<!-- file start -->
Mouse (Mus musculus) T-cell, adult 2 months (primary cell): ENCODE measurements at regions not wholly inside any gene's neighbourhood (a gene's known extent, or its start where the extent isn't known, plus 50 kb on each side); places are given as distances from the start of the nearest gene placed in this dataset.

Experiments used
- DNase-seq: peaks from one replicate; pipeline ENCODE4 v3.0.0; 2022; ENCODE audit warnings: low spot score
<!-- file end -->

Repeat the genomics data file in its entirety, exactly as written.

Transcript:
Mouse (Mus musculus) T-cell, adult 2 months (primary cell): ENCODE measurements at regions not wholly inside any gene's neighbourhood (a gene's known extent, or its start where the extent isn't known, plus 50 kb on each side); places are given as distances from the start of the nearest gene placed in this dataset.

Experiments used
- DNase-seq: peaks from one replicate; pipeline ENCODE4 v3.0.0; 2022; ENCODE audit warnings: low spot score